ICU Management of Traumatic Brain Injury

Current Anesthesiology Reports, Jun 2013

Traumatic brain injury (TBI) is a major cause of death and disability throughout the world. Injury can be divided into primary and secondary injuries. For patients with TBI admitted to the intensive care unit (ICU), the management and prevention of secondary injury is most important. The third edition of the Brain Trauma Foundation guidelines was published in 2007 and is widely used to guide treatment of patients with severe TBI. This article reviews ICU care of patients with severe TBI, with a particular focus on recent evidence that is not incorporated in the existing guidelines.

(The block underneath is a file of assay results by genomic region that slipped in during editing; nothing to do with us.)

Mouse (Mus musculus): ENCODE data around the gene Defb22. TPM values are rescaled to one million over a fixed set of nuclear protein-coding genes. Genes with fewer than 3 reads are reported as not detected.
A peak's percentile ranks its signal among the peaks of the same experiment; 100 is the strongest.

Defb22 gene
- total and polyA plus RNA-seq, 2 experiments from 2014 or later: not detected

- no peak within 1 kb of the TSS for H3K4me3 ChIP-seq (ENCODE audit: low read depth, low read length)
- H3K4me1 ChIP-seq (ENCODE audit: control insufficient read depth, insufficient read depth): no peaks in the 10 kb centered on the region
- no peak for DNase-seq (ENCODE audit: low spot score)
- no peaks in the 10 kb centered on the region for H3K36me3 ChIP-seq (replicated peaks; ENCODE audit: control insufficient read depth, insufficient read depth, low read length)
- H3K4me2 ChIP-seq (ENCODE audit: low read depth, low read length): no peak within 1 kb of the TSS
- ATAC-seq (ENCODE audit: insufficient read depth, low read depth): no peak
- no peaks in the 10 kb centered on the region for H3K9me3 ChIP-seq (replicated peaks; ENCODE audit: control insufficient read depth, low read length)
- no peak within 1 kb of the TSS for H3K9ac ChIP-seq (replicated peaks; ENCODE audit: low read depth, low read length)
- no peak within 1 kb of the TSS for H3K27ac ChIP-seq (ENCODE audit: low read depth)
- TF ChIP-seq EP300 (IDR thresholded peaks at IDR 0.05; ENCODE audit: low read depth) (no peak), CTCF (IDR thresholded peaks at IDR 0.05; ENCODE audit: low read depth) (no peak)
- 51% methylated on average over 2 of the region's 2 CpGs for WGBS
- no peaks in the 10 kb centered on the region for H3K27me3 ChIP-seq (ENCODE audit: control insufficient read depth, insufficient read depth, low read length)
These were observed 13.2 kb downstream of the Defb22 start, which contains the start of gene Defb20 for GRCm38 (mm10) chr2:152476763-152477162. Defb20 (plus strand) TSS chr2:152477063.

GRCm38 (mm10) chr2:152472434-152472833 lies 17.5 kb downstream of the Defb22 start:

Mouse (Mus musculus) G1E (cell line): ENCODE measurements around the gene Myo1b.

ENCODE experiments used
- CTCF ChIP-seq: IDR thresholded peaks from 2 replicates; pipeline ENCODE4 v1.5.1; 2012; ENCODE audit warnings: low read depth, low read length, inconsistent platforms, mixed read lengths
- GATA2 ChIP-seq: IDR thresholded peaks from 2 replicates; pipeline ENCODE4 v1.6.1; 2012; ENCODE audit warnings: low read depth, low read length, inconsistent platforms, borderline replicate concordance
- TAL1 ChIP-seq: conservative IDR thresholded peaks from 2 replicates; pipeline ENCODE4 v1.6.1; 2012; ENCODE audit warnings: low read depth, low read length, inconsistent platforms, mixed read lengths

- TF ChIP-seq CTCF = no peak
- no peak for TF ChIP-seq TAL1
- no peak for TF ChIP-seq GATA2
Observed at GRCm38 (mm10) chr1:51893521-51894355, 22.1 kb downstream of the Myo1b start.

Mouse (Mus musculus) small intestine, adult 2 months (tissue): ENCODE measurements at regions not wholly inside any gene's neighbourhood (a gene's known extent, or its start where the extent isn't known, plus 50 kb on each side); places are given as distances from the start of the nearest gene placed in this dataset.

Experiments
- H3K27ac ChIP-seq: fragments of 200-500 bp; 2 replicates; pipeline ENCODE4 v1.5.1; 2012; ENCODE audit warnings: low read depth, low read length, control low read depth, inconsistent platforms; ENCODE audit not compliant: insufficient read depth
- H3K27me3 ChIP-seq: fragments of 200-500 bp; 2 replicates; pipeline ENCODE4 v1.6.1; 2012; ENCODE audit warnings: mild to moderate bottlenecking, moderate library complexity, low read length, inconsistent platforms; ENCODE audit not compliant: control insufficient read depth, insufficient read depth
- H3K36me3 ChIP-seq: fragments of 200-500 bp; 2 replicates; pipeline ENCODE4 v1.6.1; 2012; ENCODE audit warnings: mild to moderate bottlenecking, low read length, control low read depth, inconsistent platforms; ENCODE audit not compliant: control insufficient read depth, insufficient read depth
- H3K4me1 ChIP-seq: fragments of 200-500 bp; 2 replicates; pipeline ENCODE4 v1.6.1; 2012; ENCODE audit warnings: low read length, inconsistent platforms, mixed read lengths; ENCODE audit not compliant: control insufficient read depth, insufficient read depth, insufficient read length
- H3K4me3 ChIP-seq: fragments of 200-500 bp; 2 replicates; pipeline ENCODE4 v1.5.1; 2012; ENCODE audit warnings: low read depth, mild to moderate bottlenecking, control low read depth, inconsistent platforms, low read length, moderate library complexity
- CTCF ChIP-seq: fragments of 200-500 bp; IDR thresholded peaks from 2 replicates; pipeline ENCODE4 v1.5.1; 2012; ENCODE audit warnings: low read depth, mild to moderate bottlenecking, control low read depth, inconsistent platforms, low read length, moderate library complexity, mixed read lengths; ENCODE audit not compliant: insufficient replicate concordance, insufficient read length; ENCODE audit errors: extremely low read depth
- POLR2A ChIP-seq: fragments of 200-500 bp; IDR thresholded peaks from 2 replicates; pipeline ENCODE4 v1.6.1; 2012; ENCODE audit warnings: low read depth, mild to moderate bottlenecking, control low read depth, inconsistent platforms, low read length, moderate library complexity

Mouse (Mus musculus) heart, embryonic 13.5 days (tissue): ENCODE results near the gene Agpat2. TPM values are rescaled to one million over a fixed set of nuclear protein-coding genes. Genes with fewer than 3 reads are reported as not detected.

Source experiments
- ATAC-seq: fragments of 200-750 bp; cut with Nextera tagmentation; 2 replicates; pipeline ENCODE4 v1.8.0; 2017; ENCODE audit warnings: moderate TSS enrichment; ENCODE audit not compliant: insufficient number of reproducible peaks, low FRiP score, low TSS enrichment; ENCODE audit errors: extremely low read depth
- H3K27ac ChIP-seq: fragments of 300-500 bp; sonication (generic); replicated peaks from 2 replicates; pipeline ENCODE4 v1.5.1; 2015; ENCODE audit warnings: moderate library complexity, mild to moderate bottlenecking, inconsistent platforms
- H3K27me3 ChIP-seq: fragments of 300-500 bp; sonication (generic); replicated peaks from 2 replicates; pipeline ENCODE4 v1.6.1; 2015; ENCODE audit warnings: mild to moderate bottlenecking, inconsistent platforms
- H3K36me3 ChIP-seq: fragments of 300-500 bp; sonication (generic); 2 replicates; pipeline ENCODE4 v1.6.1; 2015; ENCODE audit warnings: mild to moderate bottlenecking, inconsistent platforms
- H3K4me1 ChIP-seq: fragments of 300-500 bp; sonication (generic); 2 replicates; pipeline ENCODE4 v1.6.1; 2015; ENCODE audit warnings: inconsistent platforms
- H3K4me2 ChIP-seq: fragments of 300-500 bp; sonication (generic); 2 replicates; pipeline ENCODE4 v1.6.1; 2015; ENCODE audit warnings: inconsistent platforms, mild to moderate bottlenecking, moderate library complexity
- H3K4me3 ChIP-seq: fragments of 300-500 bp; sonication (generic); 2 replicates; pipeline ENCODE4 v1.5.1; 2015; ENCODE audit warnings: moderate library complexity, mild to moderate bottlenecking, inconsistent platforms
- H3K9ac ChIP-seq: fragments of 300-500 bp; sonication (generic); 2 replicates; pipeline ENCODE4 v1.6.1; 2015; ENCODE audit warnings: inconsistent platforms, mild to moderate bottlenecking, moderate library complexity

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ICU Management of Traumatic Brain Injury